Wanted: a few good barns

A working cat initiative heals feral cats from NYC and gives them new lives in the country

By ANNEMARIE SCHUETZ
Posted 12/9/20

They’ll work for cat food and basic care, and all they want in return is a safe place to live and a chance to do their jobs.

These are working cats, and a New York City-based nonprofit is …

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Wanted: a few good barns

A working cat initiative heals feral cats from NYC and gives them new lives in the country

Posted

They’ll work for cat food and basic care, and all they want in return is a safe place to live and a chance to do their jobs.

These are working cats, and a New York City-based nonprofit is bringing them—healthy, neutered and in need of a new home—to our area.

All that’s needed are barns.

“Working cats [provide] a mutually beneficial relationship for farmers,” said Meagan Licari, president of PuppyKittyNYC (PKNYC).

Under PKNYC’s Barn Cat Initiative, barn owners agree to feed the cats, making sure they have water and veterinary care and a safe place to live. The cats, in turn, deal with the rats and mice that can come with country life. “Cats are natural pest control,” said Licari. “They help control the rodent population. You don’t want to put poison near your feed.”

Licari’s all-volunteer organization was founded in 2014. It’s a Trap, Neuter, Release (TNR) program that does just that. They will also vaccinate and provide any other necessary medical care, including surgery, before finding them a forever home or releasing them.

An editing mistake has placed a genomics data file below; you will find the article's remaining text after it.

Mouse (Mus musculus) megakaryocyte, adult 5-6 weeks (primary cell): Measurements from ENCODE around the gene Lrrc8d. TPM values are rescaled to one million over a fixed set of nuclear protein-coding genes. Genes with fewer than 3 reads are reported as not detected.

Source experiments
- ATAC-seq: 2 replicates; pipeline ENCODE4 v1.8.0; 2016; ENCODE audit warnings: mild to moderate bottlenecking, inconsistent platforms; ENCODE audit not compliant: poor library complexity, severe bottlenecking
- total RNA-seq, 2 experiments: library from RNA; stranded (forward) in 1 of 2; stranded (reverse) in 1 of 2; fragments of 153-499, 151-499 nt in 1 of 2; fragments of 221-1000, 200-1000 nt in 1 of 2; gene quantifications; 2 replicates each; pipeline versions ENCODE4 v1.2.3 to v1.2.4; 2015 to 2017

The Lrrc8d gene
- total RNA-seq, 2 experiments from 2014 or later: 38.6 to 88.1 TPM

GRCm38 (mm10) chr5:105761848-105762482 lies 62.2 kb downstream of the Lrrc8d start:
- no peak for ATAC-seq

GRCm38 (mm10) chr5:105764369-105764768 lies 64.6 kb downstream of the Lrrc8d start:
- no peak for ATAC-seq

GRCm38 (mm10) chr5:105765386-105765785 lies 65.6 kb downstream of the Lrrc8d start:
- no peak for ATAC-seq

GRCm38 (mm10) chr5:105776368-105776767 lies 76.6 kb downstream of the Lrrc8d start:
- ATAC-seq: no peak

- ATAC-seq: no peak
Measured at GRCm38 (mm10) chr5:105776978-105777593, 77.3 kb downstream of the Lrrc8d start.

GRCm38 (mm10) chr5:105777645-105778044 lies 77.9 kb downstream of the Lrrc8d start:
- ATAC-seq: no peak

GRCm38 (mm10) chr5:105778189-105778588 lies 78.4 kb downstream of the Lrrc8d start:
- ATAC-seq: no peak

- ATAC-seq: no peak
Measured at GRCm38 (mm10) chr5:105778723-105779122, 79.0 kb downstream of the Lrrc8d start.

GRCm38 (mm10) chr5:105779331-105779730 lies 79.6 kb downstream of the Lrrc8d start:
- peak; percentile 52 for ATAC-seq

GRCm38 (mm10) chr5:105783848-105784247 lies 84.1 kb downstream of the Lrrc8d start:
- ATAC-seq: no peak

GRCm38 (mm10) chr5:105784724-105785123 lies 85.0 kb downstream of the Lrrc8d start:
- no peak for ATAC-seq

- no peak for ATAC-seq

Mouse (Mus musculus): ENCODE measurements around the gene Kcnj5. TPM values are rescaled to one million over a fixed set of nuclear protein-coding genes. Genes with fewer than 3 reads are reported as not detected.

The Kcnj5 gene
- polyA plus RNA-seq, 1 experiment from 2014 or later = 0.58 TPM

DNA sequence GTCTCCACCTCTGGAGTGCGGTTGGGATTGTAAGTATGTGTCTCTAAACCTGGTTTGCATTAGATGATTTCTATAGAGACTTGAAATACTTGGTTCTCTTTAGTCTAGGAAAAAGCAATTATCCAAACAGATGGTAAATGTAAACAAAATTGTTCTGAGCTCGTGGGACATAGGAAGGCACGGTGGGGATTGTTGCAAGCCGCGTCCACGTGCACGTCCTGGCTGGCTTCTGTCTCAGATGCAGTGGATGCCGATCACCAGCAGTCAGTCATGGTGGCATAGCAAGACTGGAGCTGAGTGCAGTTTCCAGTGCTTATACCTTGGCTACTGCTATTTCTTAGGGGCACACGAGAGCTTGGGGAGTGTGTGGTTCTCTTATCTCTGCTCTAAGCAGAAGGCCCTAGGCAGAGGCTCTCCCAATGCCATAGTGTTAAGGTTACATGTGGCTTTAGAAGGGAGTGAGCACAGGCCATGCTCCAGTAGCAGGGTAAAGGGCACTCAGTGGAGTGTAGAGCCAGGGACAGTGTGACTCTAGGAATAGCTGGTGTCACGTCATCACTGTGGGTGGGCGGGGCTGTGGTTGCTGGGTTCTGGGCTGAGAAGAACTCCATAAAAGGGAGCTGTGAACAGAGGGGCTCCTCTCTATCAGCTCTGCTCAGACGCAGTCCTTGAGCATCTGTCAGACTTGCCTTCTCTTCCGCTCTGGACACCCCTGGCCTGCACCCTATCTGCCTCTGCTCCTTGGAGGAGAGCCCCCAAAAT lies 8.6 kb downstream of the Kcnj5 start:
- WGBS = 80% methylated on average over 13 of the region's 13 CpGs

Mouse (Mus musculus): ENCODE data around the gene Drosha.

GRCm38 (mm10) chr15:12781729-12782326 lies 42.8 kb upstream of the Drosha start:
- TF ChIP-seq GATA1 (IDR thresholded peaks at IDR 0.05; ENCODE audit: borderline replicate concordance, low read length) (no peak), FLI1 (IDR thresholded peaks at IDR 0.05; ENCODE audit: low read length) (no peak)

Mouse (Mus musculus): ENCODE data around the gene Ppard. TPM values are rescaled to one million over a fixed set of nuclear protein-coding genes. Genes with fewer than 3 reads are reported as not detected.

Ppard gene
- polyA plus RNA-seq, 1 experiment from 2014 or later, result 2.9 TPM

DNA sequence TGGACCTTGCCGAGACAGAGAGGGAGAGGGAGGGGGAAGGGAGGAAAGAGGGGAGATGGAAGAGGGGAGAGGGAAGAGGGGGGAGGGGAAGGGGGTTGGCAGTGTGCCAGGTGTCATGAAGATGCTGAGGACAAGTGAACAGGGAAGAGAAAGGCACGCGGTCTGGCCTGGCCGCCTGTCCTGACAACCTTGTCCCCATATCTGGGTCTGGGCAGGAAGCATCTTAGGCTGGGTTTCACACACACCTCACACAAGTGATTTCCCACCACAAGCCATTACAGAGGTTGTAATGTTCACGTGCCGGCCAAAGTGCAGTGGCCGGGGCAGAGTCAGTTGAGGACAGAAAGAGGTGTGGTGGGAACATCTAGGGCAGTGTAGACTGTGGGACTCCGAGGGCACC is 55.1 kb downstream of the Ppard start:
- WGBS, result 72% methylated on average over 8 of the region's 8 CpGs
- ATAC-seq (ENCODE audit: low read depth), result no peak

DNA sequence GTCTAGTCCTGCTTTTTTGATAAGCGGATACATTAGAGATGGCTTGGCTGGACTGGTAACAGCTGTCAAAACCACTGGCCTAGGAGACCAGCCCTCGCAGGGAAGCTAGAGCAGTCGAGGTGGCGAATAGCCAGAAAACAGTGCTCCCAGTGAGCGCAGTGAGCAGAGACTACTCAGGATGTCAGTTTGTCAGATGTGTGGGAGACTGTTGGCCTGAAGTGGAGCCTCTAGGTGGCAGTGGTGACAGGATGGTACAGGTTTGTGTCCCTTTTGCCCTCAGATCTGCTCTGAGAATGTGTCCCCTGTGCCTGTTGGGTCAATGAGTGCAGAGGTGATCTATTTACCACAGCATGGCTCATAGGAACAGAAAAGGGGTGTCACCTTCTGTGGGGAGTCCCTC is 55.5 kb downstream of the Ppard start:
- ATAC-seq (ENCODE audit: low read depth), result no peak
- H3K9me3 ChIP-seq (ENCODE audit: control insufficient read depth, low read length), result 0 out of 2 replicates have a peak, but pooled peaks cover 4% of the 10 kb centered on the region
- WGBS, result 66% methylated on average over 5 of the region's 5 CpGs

But sometimes, that means the cats go to work instead, and that’s where our counties come in.

The barn cat program began in 2017 and grew through word of mouth.

It fills a void. Sometimes, once a cat has been rescued and cared for, it’s obvious that the usual next step won’t work. Maybe the cat isn’t suited for indoor life, but they’re happy to live near humans. They just aren’t pets. Maybe they’re cranky or maybe they prefer to be outside, hanging with other outside animals.

And there are times when releasing a cat back onto the streets isn’t an answer, either. Sometimes, after medical care, “all these things we fix, it doesn’t make sense to put them in the same environment,” Licari said.  Maybe the cat is just too beta to survive for long on the street, or maybe it’s just too young.

Rural life is ideal for a working cat. There’s room to hunt. A cat can certainly work in New York City, but there are more dangers there, she said. Cars are number one. “A lot of people consider [cats] vermin or pests.” Raccoons will pick fights, rats will eat kittens and, unfortunately, cats can’t always get away from a human predator fast enough.

PKNYC placed 40 cats in barns in 2019.

The group has a one-month acclimation period once a cat has relocated, allowing the cat to get used to regular food at its new home. “It reinforces that’s where their food source is,” Licari said. “And then they naturally hunt.”

Taking in a barn cat saves the life of a feline with few other options, and it can solve your rodent problem, too.

Contact PKNYC at www.puppykittynyc.org/barn-cat-initiative.

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